Adidas Looks To Make Transition As Yeezy Bite Losses
Adidas announced plans to cut its dividend and declared 2023 a “transition year” on Wednesday, as the company struggles to reposition itself after ending its lucrative partnership with Kanye West and the Yeezy brand last year.
At the same time, the company said it was still deciding what to do with around 1.2 billion euros (nearly $1.3 billion) worth of Yeezy sneakers and other sportswear, including potential sale and donation of profits “to do something good”.
The dividend would fall to €0.70 per share from the current €3.30, a move to save money as the German sportswear giant regroups under a new chief executive who has said he wants a return to traditional product lines.
“We need to reduce inventory and reduce discounts,” said Bjorn Gulden, who became chief executive in January after leading Puma. “Adidas has all the ingredients to succeed. But we need to focus again on our core business: the product, the consumers, the business partners and the athletes. »
Even as the company seeks to expand its soccer, running, outdoor and golf lines, Gulden said he remains hopeful that collaborations with social media influencers and pop culture stars , including Beyoncé and Pharrell Williams, would resume in the coming year. They are part of the company’s lifestyle sector, which in recent years has been key to increasing Adidas’ popularity with a wider audience, particularly in the United States.
But after one of his best collaborators, the musician Kanye Westnow known as Ye — made a series of anti-Semitic remarks, Adidas was forced to break its business alliance with him in October.
The move left the company with a pile of trainers and apparel from the terminated deal, resulting in potential losses of €1.2 billion in sales and around €500 million in profits this year. Mr Gulden said Adidas decided to continue production of the Yeezy products that were in the works when the contract broke, to prevent thousands of those involved from losing their jobs, leaving stocks piled up in warehouses. worldwide.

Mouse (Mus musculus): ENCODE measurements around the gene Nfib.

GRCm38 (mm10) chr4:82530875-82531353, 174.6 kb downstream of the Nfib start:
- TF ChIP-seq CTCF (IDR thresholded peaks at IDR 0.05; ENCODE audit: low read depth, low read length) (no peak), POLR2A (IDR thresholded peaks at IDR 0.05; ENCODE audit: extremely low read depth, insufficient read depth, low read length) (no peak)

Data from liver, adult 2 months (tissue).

“If we sell it, I promise people who have been hurt will get something good out of it as well,” Mr Gulden said. He didn’t specify who he was talking about, but added that donating the product would make more sense than just donating the shoes, which to be of excessive value on the resale market to collectors and other enthusiasts. Before last year’s uproar, Yeezy sneakers often sold for hundreds of dollars a pair.
The company previously said it was the “sole owner of all design rights to existing products” under the partnership, but Mr Gulden said on Wednesday it would not consider renaming the inventory Yeezy. If sold, instead of being destroyed, Ye would still be entitled to a portion of the proceeds, as stipulated in his royalty agreement, although Adidas would not make a profit, he said.
“Losing the Yeezy business is so difficult,” Gulden told reporters on Wednesday, praising the collaboration’s creativity on many levels, from design to marketing to its use of social media and apps.
“There is no other Yeezy company out there,” he said. “People who think you can just replace that with something else – you can’t.”
Adidas posted a 6% rise in net sales in 2022 to 22.5 billion euros, but its operating profit fell 66% to 669 million euros. Its decision to withdraw from Russia after invading Ukraine last year resulted in one-off costs of 59 million euros. In China, the company’s biggest market, extended “zero Covid” shutdowns last year led to a 36% drop in revenue from a year earlier and helped to increase unsold inventory.
The losses forced the company to issue four profit warnings over six months, which led Moody’s and S&P to downgrade its debt last month.
For 2023, Adidas expects underlying operating profit to be around the break-even level taking into account lost sales, if it can’t find a way to sell existing Yeezy stock.
Adidas faces many other challenges beyond its breakup with Ye. The company has lost market share to Nike and other rivals, including Puma, which Mr Gulden managed until his move to Adidas earlier this year.
Adidas said it plans to cut its dividend as part of cost-cutting measures, pending shareholder approval at their annual meeting in May.